Volume 10 Preprint 29


Mechanical / Electrochemical Characterization of Surfaces of Electropolished 316L Stainless Steel for Orthopedic Implant Applications: Part 1

Vrishali Madav, R. Raman, S.N.Malhotra and Sardesai

Keywords: Electropolishing, 316L stainless steel, Profilometry, AFM, Ellipsometry

Abstract:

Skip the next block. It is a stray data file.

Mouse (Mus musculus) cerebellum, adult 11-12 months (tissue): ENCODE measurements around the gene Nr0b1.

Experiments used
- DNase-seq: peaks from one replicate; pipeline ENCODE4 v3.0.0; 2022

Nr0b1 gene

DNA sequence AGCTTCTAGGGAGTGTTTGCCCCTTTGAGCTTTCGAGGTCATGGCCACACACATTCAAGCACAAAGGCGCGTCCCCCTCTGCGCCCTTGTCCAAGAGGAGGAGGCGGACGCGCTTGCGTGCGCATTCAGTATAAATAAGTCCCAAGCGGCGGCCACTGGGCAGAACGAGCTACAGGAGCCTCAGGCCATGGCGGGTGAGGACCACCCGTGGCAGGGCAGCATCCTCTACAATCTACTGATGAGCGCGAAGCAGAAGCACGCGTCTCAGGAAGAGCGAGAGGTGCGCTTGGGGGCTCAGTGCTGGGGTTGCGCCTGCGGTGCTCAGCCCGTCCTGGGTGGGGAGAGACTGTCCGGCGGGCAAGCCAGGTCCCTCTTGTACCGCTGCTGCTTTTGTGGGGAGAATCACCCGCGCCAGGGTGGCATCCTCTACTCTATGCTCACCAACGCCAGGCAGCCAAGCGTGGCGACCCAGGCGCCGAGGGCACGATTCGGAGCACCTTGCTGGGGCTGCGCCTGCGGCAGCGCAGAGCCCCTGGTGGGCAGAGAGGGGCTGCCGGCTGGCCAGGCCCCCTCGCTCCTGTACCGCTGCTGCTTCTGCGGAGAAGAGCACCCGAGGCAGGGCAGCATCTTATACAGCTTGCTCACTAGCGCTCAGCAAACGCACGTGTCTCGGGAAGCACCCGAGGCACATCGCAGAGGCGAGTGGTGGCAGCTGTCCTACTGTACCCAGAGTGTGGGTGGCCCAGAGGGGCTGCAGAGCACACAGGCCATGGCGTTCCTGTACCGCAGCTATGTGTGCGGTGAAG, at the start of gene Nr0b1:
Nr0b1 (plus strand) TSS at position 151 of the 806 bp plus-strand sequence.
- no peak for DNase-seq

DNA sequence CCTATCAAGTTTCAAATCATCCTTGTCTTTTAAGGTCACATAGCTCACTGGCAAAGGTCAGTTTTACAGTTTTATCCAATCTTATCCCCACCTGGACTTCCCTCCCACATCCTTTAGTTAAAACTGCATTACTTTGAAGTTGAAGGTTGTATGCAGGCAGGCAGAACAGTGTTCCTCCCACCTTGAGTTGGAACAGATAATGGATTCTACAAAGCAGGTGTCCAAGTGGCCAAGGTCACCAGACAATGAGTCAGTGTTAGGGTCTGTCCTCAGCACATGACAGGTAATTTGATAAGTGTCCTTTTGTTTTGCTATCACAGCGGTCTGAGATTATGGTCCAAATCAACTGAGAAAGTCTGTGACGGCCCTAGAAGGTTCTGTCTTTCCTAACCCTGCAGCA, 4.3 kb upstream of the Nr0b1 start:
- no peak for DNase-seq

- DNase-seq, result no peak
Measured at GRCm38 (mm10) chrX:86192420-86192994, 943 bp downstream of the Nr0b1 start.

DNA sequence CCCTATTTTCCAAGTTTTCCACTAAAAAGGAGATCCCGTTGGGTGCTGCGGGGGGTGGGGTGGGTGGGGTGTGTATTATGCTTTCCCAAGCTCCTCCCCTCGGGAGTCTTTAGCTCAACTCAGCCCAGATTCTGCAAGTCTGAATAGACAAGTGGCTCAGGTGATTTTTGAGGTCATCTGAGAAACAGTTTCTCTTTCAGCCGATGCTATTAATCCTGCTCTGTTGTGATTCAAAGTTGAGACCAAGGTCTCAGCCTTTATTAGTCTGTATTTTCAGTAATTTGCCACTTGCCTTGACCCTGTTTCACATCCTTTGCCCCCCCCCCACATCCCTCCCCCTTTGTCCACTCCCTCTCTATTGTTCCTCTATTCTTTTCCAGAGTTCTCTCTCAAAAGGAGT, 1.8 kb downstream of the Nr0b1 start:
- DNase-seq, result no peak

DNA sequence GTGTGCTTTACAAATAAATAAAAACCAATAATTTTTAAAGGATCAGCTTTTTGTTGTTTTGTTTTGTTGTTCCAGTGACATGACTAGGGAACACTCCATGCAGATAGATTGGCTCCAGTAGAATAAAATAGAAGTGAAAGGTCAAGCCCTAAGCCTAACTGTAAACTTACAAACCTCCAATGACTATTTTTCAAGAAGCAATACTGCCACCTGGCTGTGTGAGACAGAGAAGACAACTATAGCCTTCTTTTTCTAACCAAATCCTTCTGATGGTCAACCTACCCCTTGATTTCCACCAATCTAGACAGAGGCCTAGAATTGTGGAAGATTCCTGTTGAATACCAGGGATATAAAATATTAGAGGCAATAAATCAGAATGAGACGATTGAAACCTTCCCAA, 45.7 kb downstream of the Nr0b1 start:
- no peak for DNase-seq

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ISSN 1466-8858 Volume 10 Preprint 29 10 April 2007 Mechanical / Electrochemical Characterization of Surfaces of Electropolished 316L Stainless Steel for Orthopedic Implant Applications: Part 1 Vrishali Madav, Dr, R. Raman, Dr. S.N.Malhotra, Dr. Sardesai Corrosion sciences and Engineering (IDP), Indian Institute of Technology Bombay, Mumbai 400076, MH, India Abstarct Electropolishing is the method of obtaining extremely smooth surfaces. It is also observed that Electropolishing of stainless steel have enhanced localized corrosion resistance as compared to mechanically prepared surfaces. For biomedical applications such as orthopedic implants it is required that near zero defects surface is ensured .This work studies Electropolishing of solution annealed and cold rolled 316L stainless steel and characterizes the surface physically for roughness, topography and electrochemically for localized corrosion. Characterization techniques involve Profilometry, Specular reflection, SEM, AFM, Ellipsometry, XPS, polarization studies in Hank’s solution, and Micro- cell Ecorr noise studies to estimate localized corrosion resistance. The results are compared with nitric acid passivated 316L stainless steel surfaces also. This part summarizes and discusses the results of characterization techniques like profilometry, specular reflection, SEM, AFM and ellipsometry. Surfaces with various degrees of roughness (Ra(μ) 0.09 and 0.14 ) exhibited similar specular reflectance (71-91%) in the visible range of spectrum. In addition, Surface roughness described only in terms of Ra values may not truly describe the extremely large hills or valleys as expressed by the parameters like Rz, and Rmax. AFM studies revealed the existence of equiaxed peculiar ‘diamond’ shaped feature (cell width roughly 100nm) upon solution annealed and electropolished sample surface whereas cold rolled and electropolished sample surfaces exhibited ‘striped’ feature. SEM results also substantiate AFM outcomes. Increasing degree of cold work has its own effect over the surface roughness achieved at the end of surface treatments. Electropolishing or nitric acid passivation of 316L stainless steel enhances the thickness of the oxide film two to three times of the original. © University of Manchester and the authors 2006. This is a preprint of a paper that has been submitted for publication in the Journal of Corrosion Science and Engineering. It will be reviewed and, subject to the reviewers’ comments, be published online at http://www.jcse.org in due course. Until such time as it has been fully published it should not normally be referenced in published work. ISSN 1466-8858 Volume 10 Preprint 29 Keywords : Electropolishing, 316L stainless steel, Profilometry, AFM, Ellipsometry. 10 April 2007 1.Introduction Importance of Electropolishing is deeply studied by the researchers1-3. It can be brought out in brief as follows: To Achieve Bright, Smooth, Appealing surface, To remove strains, metal debris and embedded abrasives, To remove distorted surface layer, To reduce pit initiation sites, Chromium enrichment in the surface, To decrease wear and fretting corrosion, To decrease the surface wettability, Improving texture, Finishing of complex geometries, etc. The surface roughness, texture and localized corrosion resistance are the most important characteristics for stabilizing tissue-implant interface. The proliferation and differentiation of osteoblastic cells is hampered when corrosion products are released due to loss of passivity4. Nevertheless the Electropolished surface can hardly grow any germs over it5. To decrease the possibility of contamination of the surface, extreme smoothness is required (in the order of, RMS value equals to nanometer) as enhanced roughness may increase bacterial adhesion6. Also A rough bone implant surface is conceptualized7 as being built up of closely situated pits of different shapes and sizes. The parameters like ‘Pit effectivity factor’, describing the effectiveness of the individual pit expressing resistance towards shears and “Pit density factor” describing how densely packed the pits are being studied in depth to establish the relation between surface roughness and interfacial shear strength for bone anchored implants. Pits, cavities, and protrusions of similar size to proteins (1-10nm) and cells (1-100nm) can play an important role8. Growing cells respond to micro topography of the surface. Rougher surfaces were found to inhibit cell proliferation as well as give rise to more differentiated phenotypes8. However Electropolished stainless steel was found to have considerably smooth surface and; showed significantly fewer © University of Manchester and the authors 2006. This is a preprint of a paper that has been submitted for publication in the Journal of Corrosion Science and Engineering. It will be reviewed and, subject to the reviewers’ comments, be published online at http://www.jcse.org in due course. Until such time as it has been fully published it should not normally be referenced in published work. ISSN 1466-8858 Volume 10 Preprint 29 10 April 2007 bacterial cells on it and beginning early bio-film formations than the other treated surfaces2. Enhancing the biocompatibility of the 316L stainless steel surfaces motivates us to characterize the electropolished surfaces and compare those with mechanically finished and nitric acid passivated surfaces. Various annealed and cold rolled stainless steel 316L surfaces are subjected to optimized Electropolishing treatment9. To compare the results another set is nitric acid passivated10 also. These surfaces are observed for SEM, profilometry, specular reflection, AFM and ellipsometry. 2.Experimental 2.1 Sample Preparation 316L plate is cut in to 25mm*25mm squares with thickness ~ 3 mm. four types of bulk treatments are carried out namely; Solution anneal (Temp. ~ 10500C Soak time ~24 min Quench in water), 10%cold worked, 20%cold worked and 40%cold worked. All sample surfaces are cleaned and grit blasted to achieve 0.3 micron Ra value as a start roughness value. Two sets were prepared out of these treated samples; viz electropolished and mechanically buffed plus nitric acid passivated. Hence in all 8 types of samples were produced. Solution annealed and electropolished(SAEL), 10% cold rolled and electropolished(10EL) , 20% cold rolled and electropolished(20EL), 40% cold rolled and electropolished(40EL), Solution annealed and mechanically buffed plus nitric acid passivated(SABUFF), 10% cold rolled and mechanically buffed plus nitric acid passivated(10BUFF) , 20% cold rolled and mechanically buffed plus nitric acid passivated(20BUFF), 40% cold rolled and mechanically buffed plus nitric acid passivated(40BUFF). Ultrasonic Solvent Degreasing Alkaline Degreasing Rinse in running water and Drying Swill; rinse in water & dry Electro- polishing Fig 1 Steps followed in Electropolishing © University of Manchester and the authors 2006. This is a preprint of a paper that has been submitted for publication in the Journal of Corrosion Science and Engineering. It will be reviewed and, subject to the reviewers’ comments, be published online at http://www.jcse.org in due course. Until such time as it has been fully published it should not normally be referenced in published work. ISSN 1466-8858 Volume 10 Preprint 29 Rectifier 10 April 2007 Thermometer Ti fixture Lead cathode Sample anode Aspirator Hotplate - Stirrer Fig 2 Electropolishing Setup Commercial electropolishing bath supplied by Canning – Mitra – Phoenix India Limited was used. The required number of samples are Nitric acid passivated with bath Concentration as 25% HNO3 maintaining the temperature at 50 0C for 20 min. 2.2 Characterization The obtained surfaces were characterized with the techniques like specular reflection, surface profilometry, scanning electron microscopy , AFM and ellipsometry. 2.2.1 Specular reflection Instrument: SHIMADZU, UV- VIS spectrometer Model: UV-160 A is used to measure the specular reflection With specular reflectance attachment. (Measuring wavelength range: 200- 1100nm, Standard mirrors: aluminum coated mirrors) 2.2.2 Surface profilometry Prior to and after surface treatment, the surface roughness was measured with the help of Stylus method Stylus method profilometer, Mahr Perthometer M2. The parameters used were as follows: Profile resolution: 12 nm, Tracing speed: 0.5 mm/sec, Stylus tip radius 2 μ, cone ange 900, Length of travel: 5.6 mm, Cut off length: 0.8mm 2.2.3 Scanning electron microscopy These microscopic pictures of the topography of a surface are taken on ‘Cambridge instruments – Model Stereoscan S90B. © University of Manchester and the authors 2006. This is a preprint of a paper that has been submitted for publication in the Journal of Corrosion Science and Engineering. It will be reviewed and, subject to the reviewers’ comments, be published online at http://www.jcse.org in due course. Until such time as it has been fully published it should not normally be referenced in published work. ISSN 1466-8858 Volume 10 Preprint 29 2.2.4 Atomic force microscopy 10 April 2007 Atomic force microscopy is done on CP-R machine scanning probe microscope branded as Thermomicroscopes located at ACRE, Mumbai. The instrument was operated in contact mode where mainly repulsive forces work while tip- surface interaction. Tip of the radius used is 10 nm 2.2.5 Ellipsometry The ellipsometry data for the passive oxide films on polished SS surfaces were measured with a Spectroscopic Phase Modulated Ellipsometer (Model UVISELTM 460, ISA JOBIN-YVON SPEX) in the wavelength range of 300-1000 nm 3.Results and Discussion 3.1 Specular reflection Table 1 % Specular reflection in visible range of spectrum for various surfaces %Reflection in spectrum for 350nm– 900nm Surface prep - Before treatment After treatment SAEL 5 -10% 67-92% 10EL 5 -10% 70-97% 20EL 5 -10% 72-95% 40EL 5 -10% 71-91% SABUFF 5 -10% 66-93% 10BUFF 5 -10% 68-100% 20BUFF 5 -10% 60-90% 40BUFF 5 -10% 52-87% Note: The reflection of standard aluminium © University of Manchester and the authors 2006. This is a preprint of a paper that has been submitted for publication in the Journal of Corrosion Science and Engineering. It will be reviewed and, subject to the reviewers’ comments, be published online at http://www.jcse.org in due course. Until such time as it has been fully published it should not normally be referenced in published work. ISSN 1466-8858 Volume 10 Preprint 29 coated mirror is Considered as 100 % 10 April 2007 Two surfaces appearing similar in optical brightness may differ in the smoothness of the surface. e.g. Solution annealed- Electropolished surface and 40% cold worked -Electropolished surface both showed specular reflectance as 71-91% (Table1) but exhibited surface roughness (Ra (μ) ) as 0.09 and 0.14 / 0.08 respectively(Table2). Thus, it is obvious from the results that only mirror bright surface does not ensure optically smooth surface especially when surface roughness becomes comparable with the wavelength of light. All the 8 samples showed more or less same reflectivity in the range of 70 – 100 % irrespective of the initial sample surface preparation. 3.2 Surface profilometry Table2 Roughness parameters evaluated for various surfaces Rmax(μ)Apro Rz(μ)Apro x x Initial Ra(μ)Aprox. Rq(μ)Aprox. Initial(0.34) Initial (0.45) Ra(μ) Final Rq(μ) Final SAEL 0.09-0.10 0.13-0.17 1.67-2.68 0.79-0.9 10EL 0.05-0.09 0.07-0.15 0.60 0.77 0.38-0.64 20EL 0.09-0.15 0.12-0.18 0.61-1.03 0.47-0.79 40EL 0.08-0.14 0.09-0.18 0.53-1.05 0.44-0.70 SA BUFF 0.02-0.12 0.03-0.05 0.14-0.29 0.12-0.21 10 BUFF 0.08-0.10 0.09-0.12 0.53-0.83 0.44-0.52 20 BUFF 0.04-0.06 0.05-0.08 0.38-0.41 0.22-0.33 40 BUFF 0.04-0.06 0.04-0.07 0.38-0.47 0.23-0.28 Surface. Preparation. Initial(3.66) Rmax(μ) Final (3.08) Rz(μ) Final In the earlier stages of experimentation it was observed that a small uniform roughness given (by grit blasting in the order of 0.3μ as Ra value) prior to © University of Manchester and the authors 2006. This is a preprint of a paper that has been submitted for publication in the Journal of Corrosion Science and Engineering. It will be reviewed and, subject to the reviewers’ comments, be published online at http://www.jcse.org in due course. Until such time as it has been fully published it should not normally be referenced in published work. ISSN 1466-8858 Volume 10 Preprint 29 10 April 2007 electropolishing worked advantageously for the following reason: In roughened state the surface atoms are more active and this may lead to rapid dissolution reaction while Electropolishing. The phenomenon may be leading to quick formation of viscous compact layer, which may not be the case with mechanically smoothened surface. In fact, only mechanically buffed surface after Electropolishing becomes more deteriorated because The initial roughness of the surface may not be uniform, plastic deformation associated with mechanical buffing may not be uniform, thus lead to non-uniform dissolution during Electropolishing, lack of concentration gradients on the smooth surface may result in to relatively slow increase in metal ion concentration around the anode, and thus the establishment of the polishing conditions may require a longer time with a smooth surface than with a rougher surface. The roughness parameters denoted in Table2 viz. Ra, Rq, Rmax, and Rz are dependent upon .the several factors like Time of Electropolishing, Current density applied, Temperature, Air agitation, Stirring, and Initial surface roughness In case of Electropolished samples as degree of cold rolling increases the Ra value also increases, where as parameters like Rq, Rz, Rmax do not differ much. The smoothest surface is obtained in case of solution annealed, fine sand blasted and Electropolished sample. Buffed and nitric acid passivated samples do not show such trends. Ra value in vertical direction. i.e. in the direction of rolling ,is found lesser than in the horizontal direction in case of Electropolished samples. Parameters like Rz and Rmax decide the presence of deep valleys over the surface which in turn decides the localized corrosion resistance. Therefore the controlled roughness shall be only that where these parameters are also minimized. 3.3 Scanning electron microscopy Solution annealed and Electropolished sample (Fig3) did not show any particular feature in SEM imaging (~2000X).where as irrespective of the treatment given to the samples; all the cold worked samples (Fig5, Fig6) showed the oriented features over the surface. This orientation changes across the grain boundary. This supports the thought that preferential attack © University of Manchester and the authors 2006. This is a preprint of a paper that has been submitted for publication in the Journal of Corrosion Science and Engineering. It will be reviewed and, subject to the reviewers’ comments, be published online at http://www.jcse.org in due course. Until such time as it has been fully published it should not normally be referenced in published work. ISSN 1466-8858 Volume 10 Preprint 29 10 April 2007 has been occurred over the planes. The identification of these planes can become a further matter of study. A definite pattern confirmed in SEM images may be reasoned out with concept of crystallographic etching11. Fig 3 Solution annealed and Electropolished surface(2090X) Fig 5 40%cold worked and Electropolished surface (2080X) Fig 4 Solution annealed and buffed – nitric acid Passivated surface (2080X) Fig 6 40%cold worked-buffed –nitric acid Passivated surface (2050X) 3.4 Atomic force microscopy Table 3: Roughness parameters obtained from AFM for the final Electropolished as well as mechanically buffed and nitric acid passivated samples Surface Ra (nm) Rq (nm) treatment Distance between two furrows (nm) SAEL 5.76 0.6824 102.8 10EL 4.015 1.410 246.5 20EL 8.072 0.6657 342 40EL 6.145 0.9031 745.9 SABUFF 11.01 4.09 147 20BUFF 8.329 2.395 221.5 © University of Manchester and the authors 2006. This is a preprint of a paper that has been submitted for publication in the Journal of Corrosion Science and Engineering. It will be reviewed and, subject to the reviewers’ comments, be published online at http://www.jcse.org in due course. Until such time as it has been fully published it should not normally be referenced in published work. ISSN 1466-8858 40BUFF Volume 10 Preprint 29 1.713 541.5 4.926 10 April 2007 Fig 7 Solution annealed and Electropolished surface Fig 8 Solution annealed and mechanically buffed-nitric acid passivated surface Fig 9 no 40%cold worked and Electropolished surface Fig 10 40% cold worked and mechanically buffed-nitric acid passivated surface Atomic force images obtained reveal the existence of ‘nano roughness’ and definite topography on all the Electropolished as well as buffed and nitric acid passivated surfaces. Solution annealed and Electropolished surface (Fig7) showed characteristic ‘diamond’ shaped topographical feature equiaxed in orientation. The cell width is observed to be around 102 nm. The equiaxed distribution of “diamond shape” feature can be related to the uniform stress distribution over the surface where the applied voltage truly falls in the electropolishing zone of anodic polarization curve locally also. Whereas in all other cold worked-Electropolished (FI9, Fig10) and mechanically buffed -nitric acid passivated sample(Fig 8), stripes are observed. These stripes cause ridges and furrows to exist on the surface. The material at the site of furrows is removed at a faster rate than at the ridge locations. This fact suggests the preferential attack over a certain planes. It is reported that11 densely packed planes(e.g.(111) in case of 316L stainless steel) being high energy planes ,undergo preferential electrochemical attack in the etching region of the anodic polarization curve, that in turn produces ‘stripes’ on the surface. Though the applied voltage is falling within the Electropolishing © University of Manchester and the authors 2006. This is a preprint of a paper that has been submitted for publication in the Journal of Corrosion Science and Engineering. It will be reviewed and, subject to the reviewers’ comments, be published online at http://www.jcse.org in due course. Until such time as it has been fully published it should not normally be referenced in published work. ISSN 1466-8858 Volume 10 Preprint 29 10 April 2007 region, the cold worked state of the material makes it more reactive, causing etching effect, phenotypicaly expressed by ‘stripes’. More over as degree of cold working increases the distance between two ridges increase. e.g. for 10 % cold worked and Electropolished sample, it is 108.2 nm and for 40 % cold worked and Electropolished it is 745.9 nm. The same trend is observed in cold worked -buffed and nitric acid passivated samples also. In fact ‘though solution annealed’, instead of exhibiting diamond like pattern ; buffed and nitric acid passivated sample also exhibited same kind of stripes. This may be explained with the little amount of cold wok experienced at the time of buffing the surface, where the material is not only abraded but also plastically deformed producing strained lattices1. 3.5 Elipsometry 33 31 130 32 30 130 31 120 30 29 120 110 Δ(deg) 29 110 27 100 Δ(deg) 28 Ψ (deg) Ψ (deg) B-3 140 B-1 28 100 27 90 26 26 :Theoretical plot : experimental points 90 25 25 o, 80 :experimental points : theoretical plot 80 24 24 300 40 400 500 600 700 Wavelength (nm) 800 70 900 Fig 11 SS 316L as received mechanically buffed 300 400 500 600 700 800 900 Wavelength (nm) Fig. 12 SAEL 36 120 140 B-2 B-5 130 110 35 34 120 100 30 32 Δ(deg) Δ(deg) 80 110 Ψ (deg) Ψ (deg) 90 25 30 100 20 70 90 28 15 o, 60 :experimental points : theoretical plot 10 300 80 :experimental point :theoretical plot 26 50 400 500 600 700 Wavelength (nm) Fig 13: SABUFF 800 70 900 300 400 500 600 700 800 900 Wavelength (nm) Fig 14 40EL © University of Manchester and the authors 2006. This is a preprint of a paper that has been submitted for publication in the Journal of Corrosion Science and Engineering. It will be reviewed and, subject to the reviewers’ comments, be published online at http://www.jcse.org in due course. Until such time as it has been fully published it should not normally be referenced in published work. ISSN 1466-8858 Volume 10 Preprint 29 10 April 2007 Table 4 Chromia as an oxide layer and it’s thickness for various surfaces Surface treatment for 316L Stainless Thickness of Cr2O3 steel films As received, mechanically buffed 51.43 Å SAEL 115.33 Å 10EL 90.63 Å 40EL 75.32 Å SABUFF 188 Å As received stainless steel surface showed the thinnest passive chromia film (~50 A0) in ellipsometry studies(Table4). The subsequent treatment; either Electropolishing or nitric acid passivation enhances the thickness of the oxide film two to three times of the original. The postulated main mechanism of the growth of this film is anion migration (O-2 ) from the interface towards the bulk substrate material, after exposure to the ambient air12. In stainless steel electropolishing it is the preferential attack over iron which makes the surface more enriched in chromium .In electrochemical series chromium is more reactive than iron .but as soon as it starts dissolving Cr+3 gets converted in to Cr2O3 . i.e. passive film that spreads over the surface and protects the further dissolution of chromium. This fact supports the extra grown thickness of chromia in Electropolished samples . Nitric acid being strong oxidizing agent reacts vigorously with stainless steel surface and oxidizes it further to form the stronger chromia layer The ellipsometry results (Table4) show the highest thickness of chromia in mechanically buffed -nitric acid passivated surface i.e.~188 A0 .where as it is least in (in treated samples) 40 % cold worked and Electropolished sample. According to Covino13 dissolved oxygen plays important role in the formation of passive film. Passive film requires a balance of film breakdown and film repair process. The repair process is supported by dissolved oxygen. Under deaerated conditions the thickness shows increase14. In the absence of sufficiently oxidizing conditions, a defective passive film is formed which © University of Manchester and the authors 2006. This is a preprint of a paper that has been submitted for publication in the Journal of Corrosion Science and Engineering. It will be reviewed and, subject to the reviewers’ comments, be published online at http://www.jcse.org in due course. Until such time as it has been fully published it should not normally be referenced in published work. ISSN 1466-8858 Volume 10 Preprint 29 10 April 2007 builds up to a higher thickness due to percolation of species through it. This accounts for the higher thickness14 The misfitting (to more extent when compared with Electropolished samples) theoretical and experimental Ψ and Δ curves for mechanically buffed and nitric acid passivated surface (Fig13) suggest the lesser reliability of the data in a sense that more and more impurities like iron oxides, nickel oxides and hydroxides could be present in the protective chromia layer14. The composition of the oxide layer can be judged by calculating the refractive index of the oxide layer14. As degree of cold rolling increases the thickness of chromia is getting reduced in case of Electropolished samples 4 Discussions so far and its relevance to biocompatibility Rougher surfaces are always considered as negative property when ever stainless steel orthopedic implant application is considered. Electropolishing achieves surface smoothness in the order of nanometers, exploiting other benefits like textural evolution and chromium enrichment . All the eight samples exhibited different properties in terms of surface roughness, topographical features, thickness of passive film etc. Still all the surfaces appeared almost equally bright to the specular reflection studies. Only brightness may not ensure the surface smoothness when such a critical, vital application is considered where health and safety of the patient is of the prime concern. The roughness felt by profilometer can be called as ‘micro roughnesses. All Electropolished and buffed-nitric acid passivated samples reached the resolution limit of the profilometer. It is very essential to describe the roughness in terms of Ra value (average general roughness value) as well as other parameters like Rq, Rz, Rmax which are more meaningful to assess the localized corrosion resistance behavior. With Electropolishing Rz value could be controlled around 1 micron .the increasing Ra value with increase of cold work indicate the more attention to be given to smoothen the surface further. AFM studies clearly revealed that there exists ‘nano roughness’ and ‘nanotexture ‘over the Electropolished samples as well as over mechanically buffed and nitric acid passivated samples other than the one observed by profilometry technique (micro-roughness).This can be visualized as one © University of Manchester and the authors 2006. This is a preprint of a paper that has been submitted for publication in the Journal of Corrosion Science and Engineering. It will be reviewed and, subject to the reviewers’ comments, be published online at http://www.jcse.org in due course. Until such time as it has been fully published it should not normally be referenced in published work. ISSN 1466-8858 Volume 10 Preprint 29 10 April 2007 roughness superimposed over the other. This is very beneficial when an adhering cell seeks for an anchorage sites over the implant surface. This ‘nano-roughness’ shall prevent the ‘slippage’ of the cells and may also give physical anchorage points. Moreover the peculiar texture imparted by Electropolishing shall also play an important role in the direction of proliferation of the growing cells over the implant surface. The equiaxed orientation observed only in solution annealed and Electropolished sample seems to be more beneficial. It is known that underlying surface gives the contact guidance to the growing cells that in turn forms the tissue encapsulation seal around the implant6 .This seal is responsible to act as a barrier layer for any corrosion products (if formed) from entering in to the vital system. The sole attempt should be given to minimize the spread of corrosion products in to the body which would cause some chronic disorder in the later period of life even when the implant is retrieved out. When an underlying surface has orientation in particular direction, cell growth may take place preferential in that direction resulting into the stronger and weaker patches in the soft tissue seal. Also an individual ‘diamond cell’ observed in texture measures around 102 nm in width that matches with the size of cell and proteins involved in the formation of encapsulation. Ellipsometry data showed that Electropolished samples possess more thinner but reliable chromia than that of formed by the nitric acid passivation treatment where the probability of chromia passive film being impure is more. Any layer to be protective enough needs no extra thickness but it has to be compact, and well adherent to the substrate. More over thicker layer grows stresses within and looses integrity after a certain thickness. Hence thin, reliable oxide layers are preferred when corrosion protection is considered. A certain degree of cold rolling is definitely assisting in the formation of more corrosion resistant chromia film (which may not be thicker). Conventionally; cold rolled material being stressful should exhibit the worse corrosion properties. Although it is not surprising that these surfaces in Electropolished condition showed better corrosion resistance. In fact more the stresses present, higher shall be the rate of attack on surface while Electropolishing and hence more and more iron goes into solution enriching chromium level in the surface. This enriched chromium makes more consistent chromia film which can repassivate effectively after a corrosive attack. The decreased corrosion resistance of the material due to © University of Manchester and the authors 2006. This is a preprint of a paper that has been submitted for publication in the Journal of Corrosion Science and Engineering. It will be reviewed and, subject to the reviewers’ comments, be published online at http://www.jcse.org in due course. Until such time as it has been fully published it should not normally be referenced in published work. ISSN 1466-8858 Volume 10 Preprint 29 10 April 2007 stressed condition is counter balanced by chromium enrichment of the surface. This fact brings out the importance of Electropolishing where cold working is inevitable to attain the required strength in stainless steel wires and pins used as orthopedic implants 5Conclusion Surfaces with various degrees of roughness exhibited similar specular reflectance in the visible range of spectra.It is improper to assess the surface roughness only with a single parameter Ra, as it does not describe the extremely large hills or valleys as expressed by the parameters like Rz, and Rmax. AFM studies revealed the existence of peculiar diamond’ shaped features oriented isotropicaly over solution annealed elecrtopolished sample surface whereas the samples experiencing stress in the form of cold working exhibited ‘striped’ pattern which orientation changes across the grain boundary. The degree of cold working has its own effect over the surface roughness and topography achieved at the end of surface treatments. Overall grit blasted-and elecrtopolished surface proved to have better surface, more reliable passive, protective layer than mechanically buffed and nitric acid passivated surfaces. This conclusion is also supported by the observations discussed in the other parallel work else where9. Acknowledgement ‘Specular Reflection studies’; Department of physics ,IITB, Mumbai; Mr.Mojtaba ‘Atomic force microscopy’; ACRE; Mumbai, Dr.Venkatramani, Mr. Prasanna Kulakarni. ‘Scanning electron microscopy’; RSIC; Mumabi, Department of metallurgy and materials science IITB; Mumbai, Dr.Kamat. ‘Ellipsometry’; BARC; Mumbai, Dr. Bhattacharya 316L material’, Sushrut Surgicals; Mumbai. Mr. Ajay Pitre. ‘Electropolishing bath’; CMP India Limited, Mr. Tushar Patkar; Chemitall-Rai India Limited, Mr. Himanshu Joshi. ‘Initial sample preparations’ Velmore Home Décor Limited, Thane, Mr. H.N.Shah.. Mr. Laxman, Mrs,Leena © University of Manchester and the authors 2006. This is a preprint of a paper that has been submitted for publication in the Journal of Corrosion Science and Engineering. It will be reviewed and, subject to the reviewers’ comments, be published online at http://www.jcse.org in due course. Until such time as it has been fully published it should not normally be referenced in published work. ISSN 1466-8858 References Volume 10 Preprint 29 10 April 2007 1 Lawrence Durney, “Graham’s electroplating engineering handbook”,pp101, fourth edition 2 Arnold, J .W., Bialey,G.W, ”Surface finishes on stainless steel reduce bacterial attachment and early biofilm formation :scanning electron and atomic force microscopy study”, Poultry science,Vol. 79, Issue 12, December 2000, 1839-1845 3 N.P. Fedot’ev, “Electropolishing , anodizing , and electrolytic pickling of metals”, Robert Draper Limited, Teddington 4 S. Morris, J. P. Sousa, et al, “Effects of AlSi 316L corrosion products in invitro bone formation”, Biomaterials, 19, 999-1007, 1998. 5 H. Hocheng, P.S. Kao, Y.F. Chen, “Electropolishing of 316L stainless steel for anticorrosion passivation”, Journ al of material engineering and performance, Vol 10(4), 418, Aug-2001 6. F. H. Jones, Teeths and Bones “Applications of surface science to dental materials and related biomaterials”, Surface Science Reports, 42, 75-205, 2001 7. Stig hanson , Michael Norton ,”The relation between surface roughness and interfacial shear strength for bone anchored implants”, journal of biomechanics, 32, 829-836, 1999 8. F. H. Jones, Teeths and Bones “Applications of surface science to dental materials and related biomaterials”, Surface Science Reports, 42, pp153, 2001 9 Dalvi Vrishali, “Mechanical / Electrochemical Characterization Of Surfaces Of Electro Polished 316L Stainless Steel For Orthopedic Implant Applications”, A Dissertation, CORROSION SCIENCE AND NGINEERING (IDP), Dept of Metallurgical Engineering and Materials Science,Indian Institute of Technology, Bombay, pp 34, Jan 2003 10 ASTM designation F 86-00,”standard practice for surface preparation and marking of metallic surgical implants” © University of Manchester and the authors 2006. This is a preprint of a paper that has been submitted for publication in the Journal of Corrosion Science and Engineering. It will be reviewed and, subject to the reviewers’ comments, be published online at http://www.jcse.org in due course. Until such time as it has been fully published it should not normally be referenced in published work. ISSN 1466-8858 Volume 10 Preprint 29 10 April 2007 11. V. Vignal, J.C. Roux, S, Flandrois, A. Fevrier, ”Nanoscopic studies of stainless steel electropolishing “, corrosion science, vol 42, 1041- 1053 , 2000 12. V.Vignal, J.C.Roux,et al ,”Morphological analysis of STAINLESS STEEL scale like surface morphology using STM and AFM”, Acta materiallia Vol46, No:1, pp 149-156, (1998) 13 Covino B.S., Rosen M, Driscoll T J ,Murphy t c , Mollock C R ,Corr sci.,26,1986,95 14 S V Phadanis, M K Totlani, D. Bhattacharya ,”Ellipsometric study of passive films on the stainless steel ss304”,Trans IMF, 1998,76 (6) 14 S V Phadanis, M K Totlani, D. Bhattacharya ,”Ellipsometric study of passive films on the stainless steel ss304”,Trans IMF, 1998,76 (6) © University of Manchester and the authors 2006. This is a preprint of a paper that has been submitted for publication in the Journal of Corrosion Science and Engineering. It will be reviewed and, subject to the reviewers’ comments, be published online at http://www.jcse.org in due course. Until such time as it has been fully published it should not normally be referenced in published work.